The legislation further provides for consumer protection and includes the establishment of a Division of Consumer Affairs (“DCA”) within the ONI. The DCA would respond to questions or complaints of the public and the Commissioner would be authorized to investigate fraudulent insurance acts which are defined as federal crimes punishable by up to 10 years in prison. Local consumer affair offices would be created in each state. In addition, the ONI Commissioner would be empowered to issue market conduct regulations to prevent unfair methods of competition and unfair and deceptive trade practices. These regulations would implement the model laws of the National Association of Insurance Commissioners in respect to consumer protection.

    The ONI would have authority to act as a receiver of a federal charted insurer for the purpose of rehabilitation or liquidation on certain grounds including insolvency, substantial dissipation, hazardous condition, and inability to meet obligations.

    The NICPA establishes a National Insurance Guaranty Corporation (“NIGC”) that would be authorized to make assessments on national insurers to pay the claims for those companies placed into receivership. Such insurers would still be required to participate in state guaranty associations in every state in which they do business and therefore impose a double assessment on federally charted insurers. State-based insurers would not have to contribute to the NIGC. The NIGC would step in when a national insurer is placed in receivership and assume the obligations of that insurer to its policyholders in a manner consistent with the terms and limits of the guaranty association model acts developed by the NAIC.

    There is no specific Reinsurance subtitle and no provision in H.R. 1880 regarding federal registration of reinsurers that do not obtain a national license. Further, while the bill does permit US reinsurers to obtain a national charter, there is no express provision requiring states to give credit for reinsurance ceded to federally recognized reinsurers.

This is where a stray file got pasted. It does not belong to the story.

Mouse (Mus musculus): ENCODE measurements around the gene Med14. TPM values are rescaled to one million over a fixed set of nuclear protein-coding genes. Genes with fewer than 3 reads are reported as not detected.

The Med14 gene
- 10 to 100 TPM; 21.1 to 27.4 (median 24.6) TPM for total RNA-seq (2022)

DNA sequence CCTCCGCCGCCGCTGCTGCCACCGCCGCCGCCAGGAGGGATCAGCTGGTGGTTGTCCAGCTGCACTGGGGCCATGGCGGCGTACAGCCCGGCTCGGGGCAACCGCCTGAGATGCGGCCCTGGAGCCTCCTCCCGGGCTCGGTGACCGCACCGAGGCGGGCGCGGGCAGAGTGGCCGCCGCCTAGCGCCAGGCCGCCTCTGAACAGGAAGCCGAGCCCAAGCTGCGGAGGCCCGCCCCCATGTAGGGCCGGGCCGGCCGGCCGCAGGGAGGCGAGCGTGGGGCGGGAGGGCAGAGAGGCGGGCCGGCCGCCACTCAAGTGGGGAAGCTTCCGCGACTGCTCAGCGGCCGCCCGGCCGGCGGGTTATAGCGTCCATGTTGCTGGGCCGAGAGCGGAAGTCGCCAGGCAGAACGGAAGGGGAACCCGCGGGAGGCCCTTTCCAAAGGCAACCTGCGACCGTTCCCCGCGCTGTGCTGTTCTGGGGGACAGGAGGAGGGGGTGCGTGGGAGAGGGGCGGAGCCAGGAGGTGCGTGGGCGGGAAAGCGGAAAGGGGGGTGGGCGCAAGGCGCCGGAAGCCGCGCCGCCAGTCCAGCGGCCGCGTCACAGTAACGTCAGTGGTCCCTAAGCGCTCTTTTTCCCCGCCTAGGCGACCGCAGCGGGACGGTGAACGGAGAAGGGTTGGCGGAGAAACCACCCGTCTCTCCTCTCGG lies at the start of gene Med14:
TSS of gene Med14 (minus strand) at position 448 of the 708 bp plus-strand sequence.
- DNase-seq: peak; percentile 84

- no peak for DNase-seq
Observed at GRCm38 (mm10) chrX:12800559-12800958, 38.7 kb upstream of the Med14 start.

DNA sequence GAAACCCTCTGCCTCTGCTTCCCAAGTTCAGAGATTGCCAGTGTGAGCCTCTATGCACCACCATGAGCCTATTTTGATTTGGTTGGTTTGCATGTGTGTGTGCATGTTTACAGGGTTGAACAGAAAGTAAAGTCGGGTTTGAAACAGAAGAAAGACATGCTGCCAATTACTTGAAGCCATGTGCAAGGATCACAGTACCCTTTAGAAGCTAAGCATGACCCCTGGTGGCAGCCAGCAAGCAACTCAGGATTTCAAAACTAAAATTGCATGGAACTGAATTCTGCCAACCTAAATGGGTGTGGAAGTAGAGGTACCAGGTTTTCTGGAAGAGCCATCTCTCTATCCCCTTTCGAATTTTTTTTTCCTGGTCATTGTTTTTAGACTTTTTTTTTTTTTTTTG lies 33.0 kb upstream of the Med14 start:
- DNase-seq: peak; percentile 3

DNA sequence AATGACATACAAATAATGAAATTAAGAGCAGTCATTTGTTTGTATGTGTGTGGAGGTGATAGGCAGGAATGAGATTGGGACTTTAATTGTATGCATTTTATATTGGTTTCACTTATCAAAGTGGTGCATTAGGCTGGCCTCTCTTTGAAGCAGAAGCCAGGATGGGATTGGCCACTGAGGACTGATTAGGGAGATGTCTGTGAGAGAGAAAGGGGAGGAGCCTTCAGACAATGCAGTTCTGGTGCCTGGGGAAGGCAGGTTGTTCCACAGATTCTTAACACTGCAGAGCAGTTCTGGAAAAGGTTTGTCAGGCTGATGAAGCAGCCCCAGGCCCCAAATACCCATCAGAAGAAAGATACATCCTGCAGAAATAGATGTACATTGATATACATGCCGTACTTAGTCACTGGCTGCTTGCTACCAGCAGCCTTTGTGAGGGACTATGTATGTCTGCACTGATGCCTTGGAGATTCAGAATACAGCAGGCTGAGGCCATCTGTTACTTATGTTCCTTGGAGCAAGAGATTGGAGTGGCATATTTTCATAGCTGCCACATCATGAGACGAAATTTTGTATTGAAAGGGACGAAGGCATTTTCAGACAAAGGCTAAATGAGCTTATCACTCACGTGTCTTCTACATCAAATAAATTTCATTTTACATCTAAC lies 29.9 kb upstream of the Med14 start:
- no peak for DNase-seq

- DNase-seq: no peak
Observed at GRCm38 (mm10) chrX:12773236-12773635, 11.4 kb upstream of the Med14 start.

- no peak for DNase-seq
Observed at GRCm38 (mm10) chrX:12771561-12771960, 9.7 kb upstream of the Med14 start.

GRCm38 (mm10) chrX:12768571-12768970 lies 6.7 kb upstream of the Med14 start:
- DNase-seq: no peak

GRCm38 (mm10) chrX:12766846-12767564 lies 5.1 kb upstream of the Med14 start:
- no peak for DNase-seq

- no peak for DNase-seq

The Future for The NICPA

    The bill is presently pending before the House Committee on Financial Services. Commentators suggest that the bill and/or some of its concepts will be considered for a broader regulatory reform package and that the NICPA will not pass as a stand alone piece of legislation. To the extent that legislation on financial reform includes insurance regulation, the scope and parameters of insurance oversight by the federal government will obviously be dependent upon the views of the Obama Administration and the ultimate direction taken by the House and Senate leaders. It seems clear that there is a general view of the need for national coordination of insurance data and information such that any reform will most likely include a Systemic Regulator to monitor those insurance companies deemed as “systemically important.”

    Industry support varies for federal licensing. While there is indication that the Act is supported by the life insurers and reinsurers as well as certain segments of the property and casualty sector, commentators suggest that overall most property and casualty insurers as well as state commissioners, the NAIC and certain consumer protection groups support continued state regulation of the industry.

    Reps. Bean and Royce remain the only sponsors at this time of the bill. No companion legislation has been introduced in the Senate.

    1 Whether health insurance is subject the NICPA is open for discussion. The bill’s definition of property and casualty insurance includes reference to insurance against “loss of health.” This could be interpreted to allow property and casualty insurers to write comprehensive health insurance as opposed to insurance incidental to property and casualty insurance such as workers’ compensation. It has been suggested that health insurance was omitted from the bill in deference to the Obama Administration’s anticipated health insurance proposal. Questions regarding the bill’s applicability to health insurance will undoubtedly be addressed and clarified as the legislation proceeds through the House committees. Title insurance is exempt from the act.

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    *Sylvia Kaminsky is currently an ARIAS certified umpire and arbitrator as well as a consultant to the insurance/reinsurance industry. She is a lawyer licensed in New York. She was formerly General Counsel, Sr. V.P. and Corporate Secretary of Constitution Reinsurance Corporation; Deputy General Counsel of Gerling Global and Sr. V. P. of Claims; and was in private legal practice for 15 years serving the industry.